Archive for January, 2010

Woolfians will head to Glasgow, Scotland, for the 21st Annual International Conference on Virginia Woolf, which is set for June 9 to 12 at the University of Glasgow.

Jane Goldman, reader in English literature at the University of Glasgow, is organizing the conference. She is also the general editor of the Cambridge University Press edition of the Writings of Virginia Woolf.

Blogging Woolf will post more details as they arrive. Meanwhile, if you like to plan ahead, check here for information about traveling to Glasgow.

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On Pol Culture, Robert Stanley Martin reviews “Kew Gardens,” a Virginia Woolf short story published in the volume Monday or Tuesday: Eight Stories.

In his review, Martin says Woolf’s story, originally published privately in 1919, “may be the greatest of her short stories.” Read his review.

You can read his other posts discussing Woolf’s writings at the links below:

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From Fernham’s way comes news of a play inspired by Virginia Woolf. Titled Among Roses and the Ash, it will be staged  in New York City Jan. 27-31.

According to the play’s Web site, the play is a “meditation on the power, beauty, and limitations of the English language, seen through the eyes of an author. It is described as incorporating “movement, sound and image to explore the work of a literary artist.”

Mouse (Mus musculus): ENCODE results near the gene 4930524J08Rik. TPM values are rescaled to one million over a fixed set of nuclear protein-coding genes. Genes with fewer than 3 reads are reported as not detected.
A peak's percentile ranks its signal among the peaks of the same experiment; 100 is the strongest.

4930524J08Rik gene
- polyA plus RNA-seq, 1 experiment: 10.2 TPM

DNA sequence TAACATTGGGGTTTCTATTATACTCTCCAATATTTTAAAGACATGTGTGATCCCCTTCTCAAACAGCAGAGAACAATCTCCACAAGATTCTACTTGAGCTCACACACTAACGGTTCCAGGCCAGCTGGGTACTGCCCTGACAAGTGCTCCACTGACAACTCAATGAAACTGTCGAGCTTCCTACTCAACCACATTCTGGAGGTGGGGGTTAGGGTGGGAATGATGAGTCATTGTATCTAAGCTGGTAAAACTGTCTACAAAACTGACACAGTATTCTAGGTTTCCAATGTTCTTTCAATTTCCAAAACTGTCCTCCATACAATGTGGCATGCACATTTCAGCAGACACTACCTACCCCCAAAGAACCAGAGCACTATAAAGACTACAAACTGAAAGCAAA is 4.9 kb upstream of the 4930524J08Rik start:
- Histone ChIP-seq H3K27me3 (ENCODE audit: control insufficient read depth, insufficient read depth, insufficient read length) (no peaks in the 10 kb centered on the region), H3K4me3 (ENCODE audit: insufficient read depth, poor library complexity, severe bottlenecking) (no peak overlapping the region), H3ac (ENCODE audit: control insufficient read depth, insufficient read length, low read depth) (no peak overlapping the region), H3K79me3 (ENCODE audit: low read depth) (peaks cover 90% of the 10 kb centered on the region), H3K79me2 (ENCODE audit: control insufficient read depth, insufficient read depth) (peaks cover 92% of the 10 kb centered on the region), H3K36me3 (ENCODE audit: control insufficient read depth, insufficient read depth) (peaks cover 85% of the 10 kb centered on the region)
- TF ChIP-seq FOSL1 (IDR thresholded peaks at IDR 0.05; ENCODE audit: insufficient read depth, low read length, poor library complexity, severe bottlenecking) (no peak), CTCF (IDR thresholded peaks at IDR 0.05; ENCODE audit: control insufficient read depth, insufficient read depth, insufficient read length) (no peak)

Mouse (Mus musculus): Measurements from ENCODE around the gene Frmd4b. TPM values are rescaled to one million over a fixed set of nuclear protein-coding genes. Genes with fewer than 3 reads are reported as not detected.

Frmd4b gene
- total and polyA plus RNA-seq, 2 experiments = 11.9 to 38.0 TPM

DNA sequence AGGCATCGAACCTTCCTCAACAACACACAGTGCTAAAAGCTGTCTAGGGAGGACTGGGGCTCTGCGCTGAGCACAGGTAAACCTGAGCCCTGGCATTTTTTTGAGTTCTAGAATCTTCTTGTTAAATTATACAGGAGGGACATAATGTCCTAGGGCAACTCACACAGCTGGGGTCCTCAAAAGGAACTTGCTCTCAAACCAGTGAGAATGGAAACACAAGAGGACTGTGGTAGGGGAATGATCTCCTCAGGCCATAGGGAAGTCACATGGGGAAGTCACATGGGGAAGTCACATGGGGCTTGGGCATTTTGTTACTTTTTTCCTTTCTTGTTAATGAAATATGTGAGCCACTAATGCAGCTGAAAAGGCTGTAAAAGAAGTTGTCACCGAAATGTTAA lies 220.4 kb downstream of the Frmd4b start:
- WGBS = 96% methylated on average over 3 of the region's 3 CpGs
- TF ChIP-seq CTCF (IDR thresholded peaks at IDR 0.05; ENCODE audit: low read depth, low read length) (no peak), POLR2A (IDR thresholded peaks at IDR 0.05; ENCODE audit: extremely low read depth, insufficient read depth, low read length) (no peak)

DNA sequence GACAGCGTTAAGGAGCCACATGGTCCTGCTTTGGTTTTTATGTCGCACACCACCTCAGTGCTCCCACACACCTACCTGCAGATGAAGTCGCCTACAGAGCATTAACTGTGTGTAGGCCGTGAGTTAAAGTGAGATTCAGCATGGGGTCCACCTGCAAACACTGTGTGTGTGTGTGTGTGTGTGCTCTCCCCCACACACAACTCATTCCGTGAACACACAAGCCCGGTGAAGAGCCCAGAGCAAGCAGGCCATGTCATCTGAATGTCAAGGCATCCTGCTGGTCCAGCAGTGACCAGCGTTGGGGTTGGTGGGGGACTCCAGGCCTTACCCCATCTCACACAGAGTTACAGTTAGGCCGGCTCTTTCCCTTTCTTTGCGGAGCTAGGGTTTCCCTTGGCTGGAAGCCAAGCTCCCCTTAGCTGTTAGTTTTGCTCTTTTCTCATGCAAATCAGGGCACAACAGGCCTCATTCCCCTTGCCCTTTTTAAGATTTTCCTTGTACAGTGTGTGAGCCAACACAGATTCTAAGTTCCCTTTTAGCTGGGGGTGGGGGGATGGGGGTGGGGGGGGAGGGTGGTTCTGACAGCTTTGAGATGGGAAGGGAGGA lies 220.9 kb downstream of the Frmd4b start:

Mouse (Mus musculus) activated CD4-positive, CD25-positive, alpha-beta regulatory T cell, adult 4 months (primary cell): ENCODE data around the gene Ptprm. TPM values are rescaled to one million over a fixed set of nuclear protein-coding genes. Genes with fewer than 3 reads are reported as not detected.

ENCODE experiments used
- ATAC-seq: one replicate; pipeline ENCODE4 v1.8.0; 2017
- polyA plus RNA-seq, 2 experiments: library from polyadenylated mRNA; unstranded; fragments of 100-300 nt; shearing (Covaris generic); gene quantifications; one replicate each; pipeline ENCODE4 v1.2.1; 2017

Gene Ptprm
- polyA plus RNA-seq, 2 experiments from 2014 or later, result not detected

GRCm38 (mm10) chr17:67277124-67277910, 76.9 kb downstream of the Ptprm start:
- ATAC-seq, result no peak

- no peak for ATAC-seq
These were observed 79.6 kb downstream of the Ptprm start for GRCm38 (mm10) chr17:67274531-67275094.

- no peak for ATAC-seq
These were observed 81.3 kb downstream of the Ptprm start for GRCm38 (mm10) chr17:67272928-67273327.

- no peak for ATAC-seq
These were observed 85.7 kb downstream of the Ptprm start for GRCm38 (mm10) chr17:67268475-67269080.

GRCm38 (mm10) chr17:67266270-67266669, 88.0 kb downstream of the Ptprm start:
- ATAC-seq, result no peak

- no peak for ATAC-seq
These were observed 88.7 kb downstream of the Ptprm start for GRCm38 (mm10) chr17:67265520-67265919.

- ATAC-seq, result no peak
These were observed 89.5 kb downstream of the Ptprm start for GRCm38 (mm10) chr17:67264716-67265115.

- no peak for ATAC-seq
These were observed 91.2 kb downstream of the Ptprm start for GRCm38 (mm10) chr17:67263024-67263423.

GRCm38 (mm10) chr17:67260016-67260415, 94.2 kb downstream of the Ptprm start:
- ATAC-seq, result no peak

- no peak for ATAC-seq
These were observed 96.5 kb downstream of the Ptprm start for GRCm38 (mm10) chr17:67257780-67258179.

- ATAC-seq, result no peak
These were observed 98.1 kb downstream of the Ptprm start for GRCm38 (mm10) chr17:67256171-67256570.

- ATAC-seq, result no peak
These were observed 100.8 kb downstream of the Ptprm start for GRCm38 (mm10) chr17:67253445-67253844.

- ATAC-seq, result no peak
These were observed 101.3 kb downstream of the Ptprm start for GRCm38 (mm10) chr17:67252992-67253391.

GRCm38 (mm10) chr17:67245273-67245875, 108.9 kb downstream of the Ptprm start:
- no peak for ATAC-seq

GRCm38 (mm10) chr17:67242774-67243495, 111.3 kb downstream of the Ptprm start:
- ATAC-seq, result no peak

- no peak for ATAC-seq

Performances are at 8 p.m. Jan. 27 to 30 and at 2 p.m. and 8 p.m. on Jan. 31 at the WOW Cafe Theater, 59-61 E. Fourth St. 
on the fourth floor. Tickets are $10 at door, or online at fabnyc.org.

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Virginia Woolf is in my thoughts on Jan. 25. And this year, the 128th anniversary of her birth, Paste Magazine celebrates her life and legacy with a list of 10 songs that reflect her life and work.

Below are a few other places to read birthday wishes to the grand dame of the modernist novel.

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Like many of you, I have shelves full of books at home that I have not yet read. Some have been in my possession for decades, some for years or months.

Now I am starting to stockpile DVDs and CDs as well. I am embarassed to say that among the latter is the recent release from the BBC of “The Spoken Word: The Bloomsbury Group.”

This two-disc set, which features voices of Bloomsbury that have long remained unheard, has been sitting on my shelf for months. And I have yet to peel off the cellophane.

But after reading the details on the Mantex Web site, I expect I will soon pop one in my CD player.

According to Roy Johnson, here are some of the treats that await those who own the set, which comes with a 16-page explanatory booklet:

  • Leonard Woolf with a Who’s Who of the Bloomsbury Group
  • Duncan Grant talking about the infamous Dreadnought Hoax
  • Frances Partridge speaking about the group’s broad influence
  • David Cecil detailing Virginia’s appearance and Quentin Bell describing her fashions
  • Angelica Garnett on various attitudes towards members of the Group
  • Vita Sackville-West talking about the inspiration behind Virginia Woolf’s Orlando
  • Benedict Nicholson remembering Virginia Woolf’s visits to Sissinghurst
  • Elizabeth Bowen recalling Bloomsbury parties and Virginia’s antics
  • Ralph Partridge reminiscing about time spent with Leonard and Virginia Woolf
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